As described above, the solvent and thermosetting resin being liquid at room temperature are added, and the solvent is dried. This provides sheet 1 having appropriate viscosity (102 to 105 Pa·s) half-hardened or partially hardened. If the viscosity is lower than 102 Pa·s, sheet 1 has too much adhesion to be remove easily from releasing film 2, and thus provides poor workability due to excessive deformation after processing. If the viscosity is higher than 105 Pa·s, sheet 1 has little flexibility, and thus is hardly processed at a room temperature. The viscosity ranges preferably from 103 to 104 Pa·s from the viewpoints of the workability and processability.
A heat-conductive board obtained by hardening sheet 1, since being filled with a large quantity of inorganic filler, has its thermal expansion coefficient is nearly equivalent to that of a lead frame made of copper, and further, has an excellent heat dissipation.
Processes of manufacturing a circuit board with sheet 1 will be described with reference to FIG. 2 to FIG. 4. In FIG. 2, lead frame 3 with a circuit formed thereon is placed on one surface of sheet 1 manufactured as described above. Then, lead frame 3 and sheet 1 are integrated by pressure molding at a temperature of 50 to 120° C. which is lower than a thermosetting temperature of sheet 1.
Lead frame 3 may be obtained by punching a copper plate to form a desired shape with a die or by etching.
In lead frame 3, plural circuit patterns 3 a located like islands are formed at a center of the frame on which circuit components are mounted, outer frame portion 3 is formed at a periphery of the frame, and terminal portion 3 c is formed between the center and the periphery. Circuit pattern 3 a has plural holes 3 d corresponding to plural positioning pins 4 a of a first die 4 in FIG. 3.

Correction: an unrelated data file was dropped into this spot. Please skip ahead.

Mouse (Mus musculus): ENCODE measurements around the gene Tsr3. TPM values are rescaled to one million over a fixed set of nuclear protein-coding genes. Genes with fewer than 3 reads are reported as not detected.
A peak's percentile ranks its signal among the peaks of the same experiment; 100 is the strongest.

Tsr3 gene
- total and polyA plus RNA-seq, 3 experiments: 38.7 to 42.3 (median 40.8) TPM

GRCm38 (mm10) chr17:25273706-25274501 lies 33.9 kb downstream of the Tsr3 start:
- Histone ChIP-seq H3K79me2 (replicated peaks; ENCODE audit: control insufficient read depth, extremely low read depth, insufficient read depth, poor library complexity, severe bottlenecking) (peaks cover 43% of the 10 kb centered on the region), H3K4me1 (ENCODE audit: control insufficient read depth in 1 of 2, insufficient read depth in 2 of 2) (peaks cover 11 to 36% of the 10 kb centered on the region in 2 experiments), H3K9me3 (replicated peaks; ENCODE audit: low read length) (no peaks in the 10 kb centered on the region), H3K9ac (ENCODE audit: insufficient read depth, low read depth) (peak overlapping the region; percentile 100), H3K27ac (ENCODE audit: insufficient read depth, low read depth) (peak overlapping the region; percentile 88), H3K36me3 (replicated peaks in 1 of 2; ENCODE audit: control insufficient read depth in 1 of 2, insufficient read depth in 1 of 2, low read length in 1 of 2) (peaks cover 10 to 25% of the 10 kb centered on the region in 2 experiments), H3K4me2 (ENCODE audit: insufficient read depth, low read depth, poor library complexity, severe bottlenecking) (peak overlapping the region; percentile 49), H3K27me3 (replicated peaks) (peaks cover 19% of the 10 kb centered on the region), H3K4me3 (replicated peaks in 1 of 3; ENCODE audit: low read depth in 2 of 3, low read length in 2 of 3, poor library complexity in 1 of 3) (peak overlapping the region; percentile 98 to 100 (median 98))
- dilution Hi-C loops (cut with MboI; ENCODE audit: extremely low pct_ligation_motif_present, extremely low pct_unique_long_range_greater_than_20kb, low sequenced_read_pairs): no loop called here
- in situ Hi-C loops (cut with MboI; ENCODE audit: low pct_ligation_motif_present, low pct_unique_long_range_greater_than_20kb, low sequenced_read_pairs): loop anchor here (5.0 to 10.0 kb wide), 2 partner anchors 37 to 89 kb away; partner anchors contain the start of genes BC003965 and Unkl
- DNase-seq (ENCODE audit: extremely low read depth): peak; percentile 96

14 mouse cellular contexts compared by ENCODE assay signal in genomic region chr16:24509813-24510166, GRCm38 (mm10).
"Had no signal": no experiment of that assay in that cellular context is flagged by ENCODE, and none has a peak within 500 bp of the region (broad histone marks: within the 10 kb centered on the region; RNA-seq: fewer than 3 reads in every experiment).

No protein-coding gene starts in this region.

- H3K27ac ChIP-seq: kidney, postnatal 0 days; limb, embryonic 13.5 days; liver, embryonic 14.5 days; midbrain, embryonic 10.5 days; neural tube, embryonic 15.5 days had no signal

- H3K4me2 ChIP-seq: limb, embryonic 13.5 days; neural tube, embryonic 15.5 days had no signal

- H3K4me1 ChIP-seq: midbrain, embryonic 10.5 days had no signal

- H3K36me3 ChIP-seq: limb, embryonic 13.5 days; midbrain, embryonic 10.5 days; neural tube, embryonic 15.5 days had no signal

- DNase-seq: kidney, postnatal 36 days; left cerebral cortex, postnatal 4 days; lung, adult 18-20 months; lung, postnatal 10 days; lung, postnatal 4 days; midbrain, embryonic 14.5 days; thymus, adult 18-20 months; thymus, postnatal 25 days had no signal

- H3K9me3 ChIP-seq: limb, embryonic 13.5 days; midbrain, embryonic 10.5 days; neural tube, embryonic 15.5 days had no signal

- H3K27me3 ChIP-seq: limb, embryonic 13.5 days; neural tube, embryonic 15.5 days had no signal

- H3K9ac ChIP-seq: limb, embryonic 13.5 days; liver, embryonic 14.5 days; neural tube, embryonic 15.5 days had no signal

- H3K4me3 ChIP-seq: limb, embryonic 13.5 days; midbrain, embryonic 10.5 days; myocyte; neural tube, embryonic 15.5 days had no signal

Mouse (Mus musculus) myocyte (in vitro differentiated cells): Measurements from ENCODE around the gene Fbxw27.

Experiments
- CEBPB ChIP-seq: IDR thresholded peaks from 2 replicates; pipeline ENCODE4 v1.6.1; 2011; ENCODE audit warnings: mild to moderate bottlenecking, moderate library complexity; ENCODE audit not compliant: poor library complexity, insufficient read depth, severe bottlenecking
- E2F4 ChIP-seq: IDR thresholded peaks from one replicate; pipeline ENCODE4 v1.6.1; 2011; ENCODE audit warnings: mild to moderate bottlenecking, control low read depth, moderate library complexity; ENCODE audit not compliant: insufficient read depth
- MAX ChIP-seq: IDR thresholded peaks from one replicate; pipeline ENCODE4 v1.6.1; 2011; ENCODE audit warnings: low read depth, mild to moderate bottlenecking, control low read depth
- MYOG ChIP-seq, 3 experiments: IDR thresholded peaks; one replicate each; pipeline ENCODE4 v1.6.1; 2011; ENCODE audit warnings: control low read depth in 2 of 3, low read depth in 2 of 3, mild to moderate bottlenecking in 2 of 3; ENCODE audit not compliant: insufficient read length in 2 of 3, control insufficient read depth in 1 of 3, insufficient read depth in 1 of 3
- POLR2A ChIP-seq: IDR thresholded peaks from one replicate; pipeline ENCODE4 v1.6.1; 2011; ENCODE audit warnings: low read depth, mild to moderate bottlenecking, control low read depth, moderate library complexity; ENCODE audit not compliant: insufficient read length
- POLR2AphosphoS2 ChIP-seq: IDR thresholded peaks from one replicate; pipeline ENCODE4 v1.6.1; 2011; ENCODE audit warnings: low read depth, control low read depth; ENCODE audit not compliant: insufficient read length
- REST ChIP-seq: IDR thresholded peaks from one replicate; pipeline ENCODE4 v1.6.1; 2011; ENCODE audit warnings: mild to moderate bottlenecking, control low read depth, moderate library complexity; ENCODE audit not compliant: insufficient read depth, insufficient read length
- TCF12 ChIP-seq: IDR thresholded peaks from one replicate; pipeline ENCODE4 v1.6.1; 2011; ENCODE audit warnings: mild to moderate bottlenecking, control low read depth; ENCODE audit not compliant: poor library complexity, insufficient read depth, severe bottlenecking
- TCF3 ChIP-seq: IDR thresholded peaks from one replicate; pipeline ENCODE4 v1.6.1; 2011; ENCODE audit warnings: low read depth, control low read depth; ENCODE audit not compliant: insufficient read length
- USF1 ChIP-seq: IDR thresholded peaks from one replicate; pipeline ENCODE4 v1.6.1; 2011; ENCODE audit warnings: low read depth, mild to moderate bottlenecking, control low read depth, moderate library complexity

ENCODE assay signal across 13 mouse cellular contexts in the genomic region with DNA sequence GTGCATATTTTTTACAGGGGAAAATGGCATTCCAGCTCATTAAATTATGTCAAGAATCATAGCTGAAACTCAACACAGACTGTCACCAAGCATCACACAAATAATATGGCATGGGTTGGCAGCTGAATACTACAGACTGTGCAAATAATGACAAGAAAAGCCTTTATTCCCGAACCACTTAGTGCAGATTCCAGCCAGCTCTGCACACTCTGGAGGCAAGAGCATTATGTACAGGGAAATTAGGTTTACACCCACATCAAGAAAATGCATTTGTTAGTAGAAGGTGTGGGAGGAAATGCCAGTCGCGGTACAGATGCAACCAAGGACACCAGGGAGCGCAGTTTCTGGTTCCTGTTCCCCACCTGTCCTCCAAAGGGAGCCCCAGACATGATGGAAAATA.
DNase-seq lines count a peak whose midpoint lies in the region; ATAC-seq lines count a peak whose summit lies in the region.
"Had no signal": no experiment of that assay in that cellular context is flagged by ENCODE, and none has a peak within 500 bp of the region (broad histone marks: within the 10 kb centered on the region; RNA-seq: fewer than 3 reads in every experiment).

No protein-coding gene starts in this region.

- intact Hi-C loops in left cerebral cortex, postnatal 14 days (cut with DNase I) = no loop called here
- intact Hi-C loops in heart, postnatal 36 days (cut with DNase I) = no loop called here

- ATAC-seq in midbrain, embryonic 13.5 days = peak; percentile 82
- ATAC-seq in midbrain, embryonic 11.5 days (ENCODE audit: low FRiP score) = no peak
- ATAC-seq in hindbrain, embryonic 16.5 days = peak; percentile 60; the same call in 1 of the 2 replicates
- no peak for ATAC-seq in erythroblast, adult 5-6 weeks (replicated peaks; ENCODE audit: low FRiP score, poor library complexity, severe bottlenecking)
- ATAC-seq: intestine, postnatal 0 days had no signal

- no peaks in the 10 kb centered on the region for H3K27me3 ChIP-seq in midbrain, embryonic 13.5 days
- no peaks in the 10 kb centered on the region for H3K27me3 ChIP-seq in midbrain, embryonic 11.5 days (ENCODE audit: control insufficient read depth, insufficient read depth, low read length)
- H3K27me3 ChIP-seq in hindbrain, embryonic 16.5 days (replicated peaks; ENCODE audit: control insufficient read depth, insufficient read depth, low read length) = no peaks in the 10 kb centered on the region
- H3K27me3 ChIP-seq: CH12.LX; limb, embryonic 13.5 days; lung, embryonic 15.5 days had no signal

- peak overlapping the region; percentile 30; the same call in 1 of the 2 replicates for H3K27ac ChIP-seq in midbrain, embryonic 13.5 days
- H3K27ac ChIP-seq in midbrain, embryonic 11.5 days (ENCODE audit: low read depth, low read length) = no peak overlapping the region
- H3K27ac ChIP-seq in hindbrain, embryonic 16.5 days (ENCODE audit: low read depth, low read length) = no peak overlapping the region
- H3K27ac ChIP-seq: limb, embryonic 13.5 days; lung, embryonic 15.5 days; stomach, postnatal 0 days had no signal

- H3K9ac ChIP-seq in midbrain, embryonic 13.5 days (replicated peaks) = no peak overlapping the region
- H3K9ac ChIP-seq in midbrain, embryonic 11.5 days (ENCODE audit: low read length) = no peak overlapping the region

Land 3A and terminal portion 3 c of circuit pattern 3 a on the surface (surface shown in FIG. 2) of lead frame 3, the outer frame portion 3 b, and the entire back surface are nickel-plated or solder-plated to be prevented from oxidation of copper.
A surface for integrating lead frame 3 and sheet 1 has an enhanced surface roughness by sand blasting or the like for increasing the adhesion. This enables sheet 1 to have an improved physical adsorption in melting due to heat.
In FIG. 3, thermosetting resin in sheet 1, which is molded under pressure and heat at a temperature of 120 to 200° C., is cured after lead frame 3 and sheet 1 are placed on each other and are molded under pressure at a temperature ranging from 50 to 120° C. Sheet 1 is bonded after positioning pin 4 a is inserted into hole 3 d. Due to the pressure and heat, sheet 1 and lead frame 3 are integrated, and simultaneously, the resin, a component of the sheet 1, flows to be integrated between circuit patterns 3 a of lead frame 3.